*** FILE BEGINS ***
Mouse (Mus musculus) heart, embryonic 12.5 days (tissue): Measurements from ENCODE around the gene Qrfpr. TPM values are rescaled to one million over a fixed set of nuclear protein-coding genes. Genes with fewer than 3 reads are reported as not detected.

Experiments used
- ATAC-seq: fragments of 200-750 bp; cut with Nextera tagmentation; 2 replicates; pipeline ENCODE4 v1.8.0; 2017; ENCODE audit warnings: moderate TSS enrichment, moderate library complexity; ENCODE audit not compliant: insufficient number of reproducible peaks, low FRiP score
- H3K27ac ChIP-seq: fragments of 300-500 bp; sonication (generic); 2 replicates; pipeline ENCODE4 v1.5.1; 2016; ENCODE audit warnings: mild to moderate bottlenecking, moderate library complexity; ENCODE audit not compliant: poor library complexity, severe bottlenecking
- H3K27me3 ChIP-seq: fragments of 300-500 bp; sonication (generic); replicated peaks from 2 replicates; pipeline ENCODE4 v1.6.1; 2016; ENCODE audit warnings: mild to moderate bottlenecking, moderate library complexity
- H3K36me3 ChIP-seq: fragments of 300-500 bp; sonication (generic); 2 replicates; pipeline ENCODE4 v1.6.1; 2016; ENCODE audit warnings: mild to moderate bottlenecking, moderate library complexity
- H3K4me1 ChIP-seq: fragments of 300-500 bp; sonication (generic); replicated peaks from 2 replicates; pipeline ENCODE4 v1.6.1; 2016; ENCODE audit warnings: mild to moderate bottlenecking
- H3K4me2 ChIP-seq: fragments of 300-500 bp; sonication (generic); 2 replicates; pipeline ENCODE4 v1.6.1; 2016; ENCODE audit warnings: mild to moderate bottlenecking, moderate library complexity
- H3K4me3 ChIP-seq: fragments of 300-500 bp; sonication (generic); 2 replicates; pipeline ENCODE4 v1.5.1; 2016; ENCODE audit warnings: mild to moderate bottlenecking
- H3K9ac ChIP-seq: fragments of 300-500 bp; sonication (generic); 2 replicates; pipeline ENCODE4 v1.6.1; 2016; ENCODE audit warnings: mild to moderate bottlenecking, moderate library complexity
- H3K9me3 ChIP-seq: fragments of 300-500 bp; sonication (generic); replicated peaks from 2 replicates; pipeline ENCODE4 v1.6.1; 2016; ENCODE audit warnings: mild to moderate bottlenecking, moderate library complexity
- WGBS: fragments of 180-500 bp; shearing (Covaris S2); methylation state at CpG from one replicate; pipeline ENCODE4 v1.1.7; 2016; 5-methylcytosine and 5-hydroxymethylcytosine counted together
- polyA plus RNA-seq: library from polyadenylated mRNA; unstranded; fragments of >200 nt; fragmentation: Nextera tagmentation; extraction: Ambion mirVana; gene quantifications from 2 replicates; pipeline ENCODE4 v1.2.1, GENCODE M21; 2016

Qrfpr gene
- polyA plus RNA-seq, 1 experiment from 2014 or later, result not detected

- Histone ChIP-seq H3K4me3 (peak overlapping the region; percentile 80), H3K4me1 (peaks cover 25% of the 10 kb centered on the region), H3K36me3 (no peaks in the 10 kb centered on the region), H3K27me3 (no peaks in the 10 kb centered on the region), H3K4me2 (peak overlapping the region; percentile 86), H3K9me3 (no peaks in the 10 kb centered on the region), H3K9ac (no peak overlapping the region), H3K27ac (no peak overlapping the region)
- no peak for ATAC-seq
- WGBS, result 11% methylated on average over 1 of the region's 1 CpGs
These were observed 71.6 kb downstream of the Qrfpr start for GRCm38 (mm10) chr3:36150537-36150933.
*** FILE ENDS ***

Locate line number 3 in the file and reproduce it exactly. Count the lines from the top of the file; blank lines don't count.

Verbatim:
- ATAC-seq: fragments of 200-750 bp; cut with Nextera tagmentation; 2 replicates; pipeline ENCODE4 v1.8.0; 2017; ENCODE audit warnings: moderate TSS enrichment, moderate library complexity; ENCODE audit not compliant: insufficient number of reproducible peaks, low FRiP score